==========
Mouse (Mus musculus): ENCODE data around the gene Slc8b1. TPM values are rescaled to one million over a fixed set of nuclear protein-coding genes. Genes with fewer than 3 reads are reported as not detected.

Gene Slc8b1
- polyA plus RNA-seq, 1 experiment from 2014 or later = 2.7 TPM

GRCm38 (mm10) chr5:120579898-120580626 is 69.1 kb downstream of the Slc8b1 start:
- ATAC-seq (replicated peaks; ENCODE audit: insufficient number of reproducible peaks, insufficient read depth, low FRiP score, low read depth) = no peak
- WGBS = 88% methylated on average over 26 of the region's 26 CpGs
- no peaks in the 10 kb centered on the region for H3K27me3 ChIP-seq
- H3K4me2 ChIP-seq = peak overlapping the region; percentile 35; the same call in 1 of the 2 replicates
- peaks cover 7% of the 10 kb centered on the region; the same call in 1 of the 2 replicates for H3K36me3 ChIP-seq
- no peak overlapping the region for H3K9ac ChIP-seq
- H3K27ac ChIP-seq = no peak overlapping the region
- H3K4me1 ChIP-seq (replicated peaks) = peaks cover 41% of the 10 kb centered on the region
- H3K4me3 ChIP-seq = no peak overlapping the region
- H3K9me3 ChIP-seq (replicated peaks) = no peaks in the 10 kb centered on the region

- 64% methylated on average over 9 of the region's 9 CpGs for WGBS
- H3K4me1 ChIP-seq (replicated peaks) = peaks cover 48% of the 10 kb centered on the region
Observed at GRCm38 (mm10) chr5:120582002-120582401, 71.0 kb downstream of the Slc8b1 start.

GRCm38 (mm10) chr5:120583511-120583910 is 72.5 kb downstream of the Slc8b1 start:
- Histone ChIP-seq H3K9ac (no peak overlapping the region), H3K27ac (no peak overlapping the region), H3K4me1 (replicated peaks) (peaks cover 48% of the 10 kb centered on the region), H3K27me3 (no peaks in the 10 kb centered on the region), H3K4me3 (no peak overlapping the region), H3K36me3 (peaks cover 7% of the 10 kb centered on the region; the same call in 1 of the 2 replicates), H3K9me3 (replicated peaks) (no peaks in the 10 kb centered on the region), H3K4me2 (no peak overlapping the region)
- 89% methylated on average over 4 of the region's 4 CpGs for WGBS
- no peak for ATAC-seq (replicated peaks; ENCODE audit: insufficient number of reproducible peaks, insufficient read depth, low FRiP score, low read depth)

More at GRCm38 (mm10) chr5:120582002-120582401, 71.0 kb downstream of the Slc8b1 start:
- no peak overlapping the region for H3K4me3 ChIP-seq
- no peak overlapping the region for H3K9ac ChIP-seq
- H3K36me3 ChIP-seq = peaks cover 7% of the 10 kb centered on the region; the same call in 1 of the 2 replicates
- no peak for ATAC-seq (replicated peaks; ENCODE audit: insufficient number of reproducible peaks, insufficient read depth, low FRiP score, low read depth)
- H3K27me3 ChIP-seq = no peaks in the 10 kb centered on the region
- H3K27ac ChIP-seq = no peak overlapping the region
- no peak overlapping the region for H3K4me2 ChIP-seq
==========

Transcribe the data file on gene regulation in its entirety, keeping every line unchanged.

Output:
Mouse (Mus musculus): ENCODE data around the gene Slc8b1. TPM values are rescaled to one million over a fixed set of nuclear protein-coding genes. Genes with fewer than 3 reads are reported as not detected.

Gene Slc8b1
- polyA plus RNA-seq, 1 experiment from 2014 or later = 2.7 TPM

GRCm38 (mm10) chr5:120579898-120580626 is 69.1 kb downstream of the Slc8b1 start:
- ATAC-seq (replicated peaks; ENCODE audit: insufficient number of reproducible peaks, insufficient read depth, low FRiP score, low read depth) = no peak
- WGBS = 88% methylated on average over 26 of the region's 26 CpGs
- no peaks in the 10 kb centered on the region for H3K27me3 ChIP-seq
- H3K4me2 ChIP-seq = peak overlapping the region; percentile 35; the same call in 1 of the 2 replicates
- peaks cover 7% of the 10 kb centered on the region; the same call in 1 of the 2 replicates for H3K36me3 ChIP-seq
- no peak overlapping the region for H3K9ac ChIP-seq
- H3K27ac ChIP-seq = no peak overlapping the region
- H3K4me1 ChIP-seq (replicated peaks) = peaks cover 41% of the 10 kb centered on the region
- H3K4me3 ChIP-seq = no peak overlapping the region
- H3K9me3 ChIP-seq (replicated peaks) = no peaks in the 10 kb centered on the region

- 64% methylated on average over 9 of the region's 9 CpGs for WGBS
- H3K4me1 ChIP-seq (replicated peaks) = peaks cover 48% of the 10 kb centered on the region
Observed at GRCm38 (mm10) chr5:120582002-120582401, 71.0 kb downstream of the Slc8b1 start.

GRCm38 (mm10) chr5:120583511-120583910 is 72.5 kb downstream of the Slc8b1 start:
- Histone ChIP-seq H3K9ac (no peak overlapping the region), H3K27ac (no peak overlapping the region), H3K4me1 (replicated peaks) (peaks cover 48% of the 10 kb centered on the region), H3K27me3 (no peaks in the 10 kb centered on the region), H3K4me3 (no peak overlapping the region), H3K36me3 (peaks cover 7% of the 10 kb centered on the region; the same call in 1 of the 2 replicates), H3K9me3 (replicated peaks) (no peaks in the 10 kb centered on the region), H3K4me2 (no peak overlapping the region)
- 89% methylated on average over 4 of the region's 4 CpGs for WGBS
- no peak for ATAC-seq (replicated peaks; ENCODE audit: insufficient number of reproducible peaks, insufficient read depth, low FRiP score, low read depth)

More at GRCm38 (mm10) chr5:120582002-120582401, 71.0 kb downstream of the Slc8b1 start:
- no peak overlapping the region for H3K4me3 ChIP-seq
- no peak overlapping the region for H3K9ac ChIP-seq
- H3K36me3 ChIP-seq = peaks cover 7% of the 10 kb centered on the region; the same call in 1 of the 2 replicates
- no peak for ATAC-seq (replicated peaks; ENCODE audit: insufficient number of reproducible peaks, insufficient read depth, low FRiP score, low read depth)
- H3K27me3 ChIP-seq = no peaks in the 10 kb centered on the region
- H3K27ac ChIP-seq = no peak overlapping the region
- no peak overlapping the region for H3K4me2 ChIP-seq